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Research programmes

STAR: European network of excellence for radioecology

Set up in February 2011 under the 7th Euratom Framework Programme for Research and Development, and lasting four and a half years, STAR (STrategy for Allied Radioecology) was the first Network of Excellence for Radioecology ever set up in Europe.


Background and Objectives


STAR came into being as a result of discussions that started with the Futurae (Future for Radioecology in Europe) project for coordinated action under the FP6 Euratom program (2007-2009). The aim of the Futurae project was to review the state of European research and expertise in the field of Radioecology, and assess the feasibility of developing a Network of Excellence. The conclusions of this review were alarming - funding cuts, the risk of facilities closing, research teams being dispersed and a lack of training for younger researchers to take over from senior experts as they retire - leading to the European Radioecology Alliance (ALLIANCE) being set up, as confirmed in a letter of intent signed in June 2009 by nine European partners in the field, and the subsequent development of an associative platform. Thanks to ALLIANCE, which implements the desire to pool knowledge, infrastructure and research priorities across Europe, a proposal to set up the STAR network was submitted to the European Commission.


With European Commission funding worth €4 million and a total budget of €8 million, the STAR network, coordinated by IRSN, brought together 11 international partners (IRSN, STUK, SCK•CEN, NERC-CEH, CIEMAT, SU, BfS, NRPA, NMBU, SUNY, TOKAI). STAR aimed to strengthen Radioecology in Europe, to create an "effective European Research Area for Radioecology". To this end, the network worked toward sharing and organizing the knowledge, infrastructure and research programs developed by the various partners.


To achieve these objectives, STAR was organized into Work Packages, with a joint program of activities based around integrating and sharing infrastructure (WP-2), education and training (WP-6), managing and disseminating knowledge (WP-7), and three specific collaborative research programs exploring the following priority subjects:


  • Develop and propose an integrated approach for assessing the radiological risk for humans and the environment (WP-3),
  • Examine the relevance of taking into account the context of multi-pollution, which could modify the risk estimated for pollutants taken in isolation on account of interactions between contaminants (WP-4),
  • Determine relevant ecological effects for situations of exposure to low doses and propose associated environmental protection criteria (WP-5).




STAR project outcomes


The key outcomes of the project include:


  • A Strategic Research Agenda (SRA), produced to structure and prioritize Radioecology research needs for the coming 15 years. The SRA is already being used as the basis for new calls for projects in Radioecology.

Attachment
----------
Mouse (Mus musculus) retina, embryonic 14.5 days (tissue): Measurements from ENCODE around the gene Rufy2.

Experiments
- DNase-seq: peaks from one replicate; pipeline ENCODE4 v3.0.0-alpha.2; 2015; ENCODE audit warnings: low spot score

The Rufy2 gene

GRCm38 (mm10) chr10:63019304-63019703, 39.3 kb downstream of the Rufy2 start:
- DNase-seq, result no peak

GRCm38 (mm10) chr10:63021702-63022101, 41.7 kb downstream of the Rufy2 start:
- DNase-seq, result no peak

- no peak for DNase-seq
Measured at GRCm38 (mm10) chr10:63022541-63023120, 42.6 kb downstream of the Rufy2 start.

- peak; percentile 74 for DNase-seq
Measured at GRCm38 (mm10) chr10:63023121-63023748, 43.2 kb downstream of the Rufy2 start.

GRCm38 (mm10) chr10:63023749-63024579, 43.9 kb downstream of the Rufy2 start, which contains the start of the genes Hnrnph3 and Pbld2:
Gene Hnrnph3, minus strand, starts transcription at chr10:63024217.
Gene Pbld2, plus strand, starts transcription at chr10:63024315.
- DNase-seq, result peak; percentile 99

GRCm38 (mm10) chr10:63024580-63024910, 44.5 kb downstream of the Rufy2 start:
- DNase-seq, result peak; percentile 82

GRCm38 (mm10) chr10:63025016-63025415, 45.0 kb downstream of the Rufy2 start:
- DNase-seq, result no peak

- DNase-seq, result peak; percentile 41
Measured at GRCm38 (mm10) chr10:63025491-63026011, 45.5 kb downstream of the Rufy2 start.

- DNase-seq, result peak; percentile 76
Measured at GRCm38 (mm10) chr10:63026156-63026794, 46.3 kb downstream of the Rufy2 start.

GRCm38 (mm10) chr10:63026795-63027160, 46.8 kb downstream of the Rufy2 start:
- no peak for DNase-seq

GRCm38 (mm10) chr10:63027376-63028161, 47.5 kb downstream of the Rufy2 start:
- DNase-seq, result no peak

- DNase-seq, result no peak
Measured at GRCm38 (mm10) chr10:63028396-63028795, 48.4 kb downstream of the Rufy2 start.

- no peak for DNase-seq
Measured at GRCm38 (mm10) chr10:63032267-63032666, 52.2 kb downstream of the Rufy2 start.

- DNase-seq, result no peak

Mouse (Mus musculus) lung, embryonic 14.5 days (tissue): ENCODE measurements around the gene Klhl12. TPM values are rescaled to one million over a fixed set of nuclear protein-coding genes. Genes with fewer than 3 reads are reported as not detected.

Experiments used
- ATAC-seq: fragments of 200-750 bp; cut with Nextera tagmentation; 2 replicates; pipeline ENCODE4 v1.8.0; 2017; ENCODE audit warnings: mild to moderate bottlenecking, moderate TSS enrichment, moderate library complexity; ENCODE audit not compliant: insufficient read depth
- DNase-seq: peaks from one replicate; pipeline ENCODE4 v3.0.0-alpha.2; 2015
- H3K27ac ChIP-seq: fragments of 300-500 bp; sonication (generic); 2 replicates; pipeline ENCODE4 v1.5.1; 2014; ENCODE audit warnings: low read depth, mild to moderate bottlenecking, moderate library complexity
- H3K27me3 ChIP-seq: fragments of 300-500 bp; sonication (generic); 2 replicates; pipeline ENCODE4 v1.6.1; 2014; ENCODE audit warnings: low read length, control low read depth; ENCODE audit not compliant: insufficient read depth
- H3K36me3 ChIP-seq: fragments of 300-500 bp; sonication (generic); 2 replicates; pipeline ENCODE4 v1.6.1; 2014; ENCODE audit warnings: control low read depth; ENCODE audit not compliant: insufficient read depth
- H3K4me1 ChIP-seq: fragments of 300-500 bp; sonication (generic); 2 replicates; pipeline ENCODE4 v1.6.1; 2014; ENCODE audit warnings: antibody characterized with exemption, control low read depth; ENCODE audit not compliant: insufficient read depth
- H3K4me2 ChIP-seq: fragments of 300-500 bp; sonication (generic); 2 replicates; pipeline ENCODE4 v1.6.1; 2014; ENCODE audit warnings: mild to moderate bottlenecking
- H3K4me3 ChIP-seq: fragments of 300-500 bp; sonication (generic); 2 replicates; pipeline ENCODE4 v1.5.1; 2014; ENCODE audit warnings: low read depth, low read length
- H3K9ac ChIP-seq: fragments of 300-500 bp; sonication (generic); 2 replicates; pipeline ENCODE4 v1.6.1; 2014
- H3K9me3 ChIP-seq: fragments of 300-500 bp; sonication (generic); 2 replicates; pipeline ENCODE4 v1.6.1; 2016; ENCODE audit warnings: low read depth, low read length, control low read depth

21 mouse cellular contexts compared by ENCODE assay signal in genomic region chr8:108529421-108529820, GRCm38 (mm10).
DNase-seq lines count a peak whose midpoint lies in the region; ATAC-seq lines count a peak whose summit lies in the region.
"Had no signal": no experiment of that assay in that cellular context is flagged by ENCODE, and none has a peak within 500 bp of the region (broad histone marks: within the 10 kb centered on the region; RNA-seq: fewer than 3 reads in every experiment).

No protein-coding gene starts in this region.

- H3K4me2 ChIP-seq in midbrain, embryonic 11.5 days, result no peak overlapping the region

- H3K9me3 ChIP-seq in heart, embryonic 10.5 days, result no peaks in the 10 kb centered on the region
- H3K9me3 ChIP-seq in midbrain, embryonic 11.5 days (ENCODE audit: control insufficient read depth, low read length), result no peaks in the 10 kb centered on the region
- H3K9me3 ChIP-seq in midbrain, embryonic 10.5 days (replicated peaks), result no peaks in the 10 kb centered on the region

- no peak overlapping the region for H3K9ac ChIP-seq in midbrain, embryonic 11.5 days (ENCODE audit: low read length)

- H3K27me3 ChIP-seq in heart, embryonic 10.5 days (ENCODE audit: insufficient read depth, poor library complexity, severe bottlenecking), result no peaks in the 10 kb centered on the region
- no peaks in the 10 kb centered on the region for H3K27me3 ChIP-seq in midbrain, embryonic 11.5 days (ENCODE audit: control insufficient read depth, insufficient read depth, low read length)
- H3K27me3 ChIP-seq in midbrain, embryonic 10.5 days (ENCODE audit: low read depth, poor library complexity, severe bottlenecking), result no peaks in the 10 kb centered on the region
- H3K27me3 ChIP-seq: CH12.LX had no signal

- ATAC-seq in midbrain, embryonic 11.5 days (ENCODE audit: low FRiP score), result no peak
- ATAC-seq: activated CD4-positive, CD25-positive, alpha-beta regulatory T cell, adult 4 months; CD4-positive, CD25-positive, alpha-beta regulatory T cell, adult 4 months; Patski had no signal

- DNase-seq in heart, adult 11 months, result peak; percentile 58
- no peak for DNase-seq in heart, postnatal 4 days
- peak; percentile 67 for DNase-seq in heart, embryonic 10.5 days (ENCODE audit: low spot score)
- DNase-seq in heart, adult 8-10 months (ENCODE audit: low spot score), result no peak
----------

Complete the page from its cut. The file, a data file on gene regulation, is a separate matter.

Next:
• Implementation of tools designed to improve effective integration and collaboration, leading to knowledge and data sharing and dissemination, mainly through the central Radioecology website ( This website includes: 
                  - A catalog of the facilities available in Europe
                  - A virtual lab providing access to a number of methods, protocols, and models used in Radioecology
      • A list of sites that serve as field observatories for Radioecology research,
      • Training programs consolidated and developed at European level
      • A tool developed to perform integrated assessments of radiological risks to health and the environment (CROMERICA)
      • An assessment of the suitability of the criteria currently used in environmental radiation protection in more realistic exposure situations (including the presence of multiple contaminants and chronic exposure to low doses); and the proposal of more suitable and effective criteria for ecological protection.


The outcomes of the STAR project were presented at a final meeting held on June 9 -11, 2015 in Aix-en-Provence (France). The presentations can be found at (final dissemination event: agenda, presentations & posters).



List of deliverables from the STAR project, by category:


Integration and dissemination of radioecology at the European level:


Education and Training


Protection frameworks for wildlife – advancing the underlying science through integrated research

Evaluating the robustness of ecological radiation protection criteria


Are radiation protection benchmarks for wildlife protective enough in a multiple stressor context?


The STAR toolbox: advancing radiation risk assessment

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Key data

Coordinator: IRSN

Dates: 2011-2015 

Budget: 8 M


Involved IRSN laboratory


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